The usual size of landholding is about 2.16 hectares, which has been declining in recent years. Crops, fruits, vegetables, poultry and swine are common features of farms. Main crops are rice, corn, coconut, sugarcane, bananas, pineapple, coffee, mangoes, tobacco, and abaca, and the secondary crops include peanut, cassava, camote, garlic, onion, cabbage, eggplant, calamansi, rubber, and cotton. Commercial agriculture operated by large plantations covers coconuts, copra, sugarcane, tobacco, bananas and pineapples. Major agricultural and fishery exports comprise coconut oil, bananas, pineapple, tuna, seaweed and prawns. 

The government created the Bureau of Agricultural Extension (BAEx) in 1952 under the Republic Act No. 680, which integrated agricultural extension services of the Department of Agriculture and Natural Resources. The very next year, BAEx was given a mandate, upon recommendation of the Bell Commission, to implement an agricultural extension program covering farm management, home management and rural youth development. In 1963, under the Republic Act No. 3844 (known as the Land Reform Code), the BAEx was turned into the Commission on Agricultural Productivity, which functioned under the Office of the President. The Commission promoted both agricultural cooperatives and the land reform program. In 1967, under the Republic Act No. 5185 (known as the Decentralization Act), followed by the Executive Order No. 128 the next year, the responsibility for delivering agricultural extension services was handed over to the local government at a time when as many as 16 various government agencies were involved in extension activities.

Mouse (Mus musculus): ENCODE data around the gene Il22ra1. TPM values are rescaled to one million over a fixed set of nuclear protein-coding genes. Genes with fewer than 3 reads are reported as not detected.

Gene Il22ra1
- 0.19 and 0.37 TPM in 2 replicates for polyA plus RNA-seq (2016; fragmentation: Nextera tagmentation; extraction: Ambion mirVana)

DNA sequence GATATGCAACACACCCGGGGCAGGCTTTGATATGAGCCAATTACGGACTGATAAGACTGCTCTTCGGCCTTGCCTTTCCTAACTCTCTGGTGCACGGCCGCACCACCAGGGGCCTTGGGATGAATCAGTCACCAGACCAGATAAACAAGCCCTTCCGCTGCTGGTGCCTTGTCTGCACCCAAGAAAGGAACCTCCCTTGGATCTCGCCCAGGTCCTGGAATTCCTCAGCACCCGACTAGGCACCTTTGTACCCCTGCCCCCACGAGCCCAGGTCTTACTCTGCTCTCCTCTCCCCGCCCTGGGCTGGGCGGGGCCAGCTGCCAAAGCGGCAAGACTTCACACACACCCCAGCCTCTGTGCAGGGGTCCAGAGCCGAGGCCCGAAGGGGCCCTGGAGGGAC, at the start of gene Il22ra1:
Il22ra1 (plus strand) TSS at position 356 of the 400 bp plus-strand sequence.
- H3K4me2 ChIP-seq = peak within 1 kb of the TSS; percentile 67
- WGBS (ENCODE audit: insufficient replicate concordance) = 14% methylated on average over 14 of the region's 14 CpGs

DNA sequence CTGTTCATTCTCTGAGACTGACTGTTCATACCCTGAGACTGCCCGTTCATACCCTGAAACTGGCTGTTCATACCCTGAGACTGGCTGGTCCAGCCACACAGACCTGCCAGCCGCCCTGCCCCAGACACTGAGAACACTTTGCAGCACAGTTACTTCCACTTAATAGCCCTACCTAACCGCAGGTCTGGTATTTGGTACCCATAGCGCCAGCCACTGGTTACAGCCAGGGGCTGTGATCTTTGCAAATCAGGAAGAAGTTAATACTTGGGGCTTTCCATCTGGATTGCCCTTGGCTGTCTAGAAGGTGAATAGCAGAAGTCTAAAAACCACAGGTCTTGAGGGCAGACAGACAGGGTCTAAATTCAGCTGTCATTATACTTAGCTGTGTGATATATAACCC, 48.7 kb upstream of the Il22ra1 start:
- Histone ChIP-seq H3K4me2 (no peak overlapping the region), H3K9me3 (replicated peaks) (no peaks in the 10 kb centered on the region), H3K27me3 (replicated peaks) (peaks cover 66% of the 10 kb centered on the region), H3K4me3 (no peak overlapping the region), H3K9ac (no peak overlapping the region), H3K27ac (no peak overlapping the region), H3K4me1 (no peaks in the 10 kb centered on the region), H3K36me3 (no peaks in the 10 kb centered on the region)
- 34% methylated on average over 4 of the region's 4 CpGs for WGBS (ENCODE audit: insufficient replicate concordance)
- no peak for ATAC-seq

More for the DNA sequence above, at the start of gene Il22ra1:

During early 1970s, the Ministry of Agriculture appointed Regional Directors of Agriculture, delegating them substantial responsibilities. Community-based organizations were strengthened and agricultural extension staff focused on technology transfer for farming systems, institutional development and human resources development. In 1984, under the Executive Order No. 967, the Ministry of Agriculture was re-named as the Ministry of Agriculture and Food (MAF), with the broad mandate of policy formulation for the development of crops, livestock, poultry and fisheries, implementation of projects and programs, and provision of various services including research and extension.